We often encounter such students in the preclinical years during their learning of basic sciences in the 1st year of medical schools where they have to acquire new basic science knowledge, and this is compounded by the fact that they are fresh from high school where the teaching is also pedagogical unidirectional transfer of knowledge from teacher to the learner. These students are transitioning from adolescence to adulthood, and so teachers are in a dilemma as to whether they should continue with pedagogy or switch to methods directed toward adult learning or andragogy. In the era of competency-based medical education (CBME); however, even in preclinical phase since the application of basic science knowledge to its clinical application is being introduced, using principles of adult learning for application of this new knowledge needs to be initiated and so teachers must become familiar with and use adult learning principles and design learning experiences to externally motivate the learner and initiate internal motivation by revealing the relevance of why the basic science knowledge needs to be acquired. During paraclinical and clinical phase, greater scope for using adult learning theories and methods presents. It also becomes important for teachers to introduce the students at this stage to become familiar and start using adult self-directed learning and reflection on their learning. In fact, it is the habit of reflection on the learning that differentiates and marks the transition from pedagogy to andragogy. Later, after the students graduate and become professionals, their learning needs and methods also change and so it becomes a dilemma for the teachers of these adult learners who are pursuing their postgraduate (PG) courses and some who have completed formal higher specialization courses but are still in the learning and growing stage of professional proficiency toward expertise about when to use didactic methods and when to use adult learning theory and learning methods modelled on these principles. Educators have recognized the need for a different approach to meet the learning needs and style of the newly qualified professionals who are highly autonomous and for whom pedagogical and even andragogical educational methods are no longer an answer to preparing the professionally qualified learners for thriving in the workplace and so a more self-directed and self-determined approach is needed where the learner reflects on what is learned and how it is learned and where the educators teach the learners how to teach themselves, this is termed as Heutagogy building on humanistic theory of the 1950s.[1] Heutagogyis a form of self-determined learning by an autonomous learner with practices and principles rooted in andragogy where the learner chooses what is to be learned and even how they would like to learn it. In this learner-centered and learner determined learning, the “teacher” takes the role of facilitator, guide or mentor suggesting to the autonomous learner how the desired learning might take place and if a formal assessment of learning is required, assist in determining an appropriate method of assessment.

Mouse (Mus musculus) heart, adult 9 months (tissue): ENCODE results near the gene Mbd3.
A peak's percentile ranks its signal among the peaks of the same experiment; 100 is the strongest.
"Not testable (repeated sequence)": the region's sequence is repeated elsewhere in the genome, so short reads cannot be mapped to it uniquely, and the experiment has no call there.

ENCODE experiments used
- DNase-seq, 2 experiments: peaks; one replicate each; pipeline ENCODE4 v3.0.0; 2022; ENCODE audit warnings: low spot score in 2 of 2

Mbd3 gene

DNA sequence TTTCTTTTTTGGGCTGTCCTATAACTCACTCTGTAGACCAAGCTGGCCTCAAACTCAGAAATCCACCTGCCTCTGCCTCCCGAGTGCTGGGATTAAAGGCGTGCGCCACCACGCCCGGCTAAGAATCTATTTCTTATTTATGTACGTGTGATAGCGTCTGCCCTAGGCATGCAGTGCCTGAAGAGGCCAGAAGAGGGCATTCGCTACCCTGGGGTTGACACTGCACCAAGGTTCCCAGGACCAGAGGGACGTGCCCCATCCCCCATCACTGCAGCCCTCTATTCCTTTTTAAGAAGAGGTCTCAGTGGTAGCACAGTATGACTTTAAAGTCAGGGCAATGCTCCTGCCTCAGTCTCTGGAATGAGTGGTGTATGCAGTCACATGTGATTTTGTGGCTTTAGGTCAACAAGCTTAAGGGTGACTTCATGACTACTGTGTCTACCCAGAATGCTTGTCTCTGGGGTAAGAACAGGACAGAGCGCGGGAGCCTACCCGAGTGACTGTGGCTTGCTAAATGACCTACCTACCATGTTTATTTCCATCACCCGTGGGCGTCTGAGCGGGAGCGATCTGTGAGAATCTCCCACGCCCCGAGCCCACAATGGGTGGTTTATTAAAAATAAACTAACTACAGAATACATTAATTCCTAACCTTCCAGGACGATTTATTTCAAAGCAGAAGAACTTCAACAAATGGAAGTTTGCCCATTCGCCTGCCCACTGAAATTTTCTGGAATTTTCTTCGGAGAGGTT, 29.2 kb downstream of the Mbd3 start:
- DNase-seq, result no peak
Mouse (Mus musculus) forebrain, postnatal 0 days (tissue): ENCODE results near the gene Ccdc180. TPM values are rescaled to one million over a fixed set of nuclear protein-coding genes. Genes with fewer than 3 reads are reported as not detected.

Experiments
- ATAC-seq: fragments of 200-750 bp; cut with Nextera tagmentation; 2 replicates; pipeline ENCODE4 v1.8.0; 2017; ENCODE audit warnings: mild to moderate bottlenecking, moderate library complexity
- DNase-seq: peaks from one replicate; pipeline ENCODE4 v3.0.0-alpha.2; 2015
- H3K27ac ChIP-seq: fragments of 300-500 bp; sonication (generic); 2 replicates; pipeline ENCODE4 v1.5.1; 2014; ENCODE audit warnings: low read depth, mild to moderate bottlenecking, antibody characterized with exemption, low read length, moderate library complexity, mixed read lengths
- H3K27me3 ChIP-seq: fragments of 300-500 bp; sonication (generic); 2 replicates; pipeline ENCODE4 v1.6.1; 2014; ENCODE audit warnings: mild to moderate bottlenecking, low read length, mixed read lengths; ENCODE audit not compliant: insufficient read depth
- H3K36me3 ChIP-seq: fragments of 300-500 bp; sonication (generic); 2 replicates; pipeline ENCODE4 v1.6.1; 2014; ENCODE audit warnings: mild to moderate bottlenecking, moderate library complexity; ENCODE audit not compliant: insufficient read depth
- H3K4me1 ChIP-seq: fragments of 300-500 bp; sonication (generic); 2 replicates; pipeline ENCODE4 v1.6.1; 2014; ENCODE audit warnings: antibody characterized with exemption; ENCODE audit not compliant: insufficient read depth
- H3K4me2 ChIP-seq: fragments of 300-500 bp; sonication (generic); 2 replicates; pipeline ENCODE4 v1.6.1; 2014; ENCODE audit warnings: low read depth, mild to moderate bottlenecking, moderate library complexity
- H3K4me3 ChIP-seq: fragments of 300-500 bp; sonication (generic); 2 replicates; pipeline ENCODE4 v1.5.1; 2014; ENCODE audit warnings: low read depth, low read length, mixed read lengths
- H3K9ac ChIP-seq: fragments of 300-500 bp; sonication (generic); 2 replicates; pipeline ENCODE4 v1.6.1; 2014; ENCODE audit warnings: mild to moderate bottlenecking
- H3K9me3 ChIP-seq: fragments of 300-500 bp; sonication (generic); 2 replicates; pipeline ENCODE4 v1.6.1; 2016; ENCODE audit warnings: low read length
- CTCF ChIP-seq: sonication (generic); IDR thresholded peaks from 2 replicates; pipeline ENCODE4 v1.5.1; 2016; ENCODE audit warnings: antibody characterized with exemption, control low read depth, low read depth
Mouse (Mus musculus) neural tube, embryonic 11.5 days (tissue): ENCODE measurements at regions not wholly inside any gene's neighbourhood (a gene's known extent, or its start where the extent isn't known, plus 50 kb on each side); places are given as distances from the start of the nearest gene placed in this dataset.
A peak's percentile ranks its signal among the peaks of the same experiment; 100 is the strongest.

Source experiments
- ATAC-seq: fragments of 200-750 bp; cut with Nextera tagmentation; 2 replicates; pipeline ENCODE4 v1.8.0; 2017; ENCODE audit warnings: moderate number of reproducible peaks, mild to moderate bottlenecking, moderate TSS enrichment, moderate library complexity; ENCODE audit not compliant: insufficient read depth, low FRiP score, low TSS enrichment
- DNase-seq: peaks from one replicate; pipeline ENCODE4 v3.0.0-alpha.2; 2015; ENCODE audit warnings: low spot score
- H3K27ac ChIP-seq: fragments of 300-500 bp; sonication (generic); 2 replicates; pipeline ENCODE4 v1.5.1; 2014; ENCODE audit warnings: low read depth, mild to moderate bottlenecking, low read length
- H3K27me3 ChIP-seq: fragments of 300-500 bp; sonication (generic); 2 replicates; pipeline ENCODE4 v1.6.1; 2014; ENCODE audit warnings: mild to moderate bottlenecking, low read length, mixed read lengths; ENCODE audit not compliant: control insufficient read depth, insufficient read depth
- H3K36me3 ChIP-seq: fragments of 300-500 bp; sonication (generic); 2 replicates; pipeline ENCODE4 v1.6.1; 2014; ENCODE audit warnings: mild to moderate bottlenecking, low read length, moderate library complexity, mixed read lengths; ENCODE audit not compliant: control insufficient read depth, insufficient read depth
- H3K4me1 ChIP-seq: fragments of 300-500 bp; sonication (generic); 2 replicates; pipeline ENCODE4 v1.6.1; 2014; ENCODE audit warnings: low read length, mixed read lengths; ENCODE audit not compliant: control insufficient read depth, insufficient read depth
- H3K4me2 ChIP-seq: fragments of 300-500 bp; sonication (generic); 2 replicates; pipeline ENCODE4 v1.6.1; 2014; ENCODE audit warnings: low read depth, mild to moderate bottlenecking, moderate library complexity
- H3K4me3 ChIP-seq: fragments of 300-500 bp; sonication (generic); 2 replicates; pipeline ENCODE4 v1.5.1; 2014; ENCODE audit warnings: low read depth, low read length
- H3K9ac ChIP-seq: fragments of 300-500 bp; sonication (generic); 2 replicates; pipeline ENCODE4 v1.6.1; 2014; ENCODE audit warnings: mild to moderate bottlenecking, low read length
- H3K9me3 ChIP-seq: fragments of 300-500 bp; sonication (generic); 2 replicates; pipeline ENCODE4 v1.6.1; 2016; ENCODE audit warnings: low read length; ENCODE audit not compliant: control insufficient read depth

Therefore, as teaching faculty, for facilitating the learning of students we are entrusted with, the dilemma and questions that need to be answered are: What are the adult learning theories and method based on them that we could use to facilitate student learning at different phases of undergraduate (UG), during PG and while mentoring them during early professional development? How will knowing adult learning theories inform us teachers to facilitate their learning more effectively? This article examines some of these dilemmas and attempts to suggest effective pedagogies (teaching methods) for the adult learner learning the art and science of healing and progressing through the professional course's stages of competence progression from being a novice to a competent professional and after their formal professional qualification, at the workplace reaching the level of professional proficiency and expertise.

  An Overview of Adult Learning Theories and Their Implications for Medical Education Top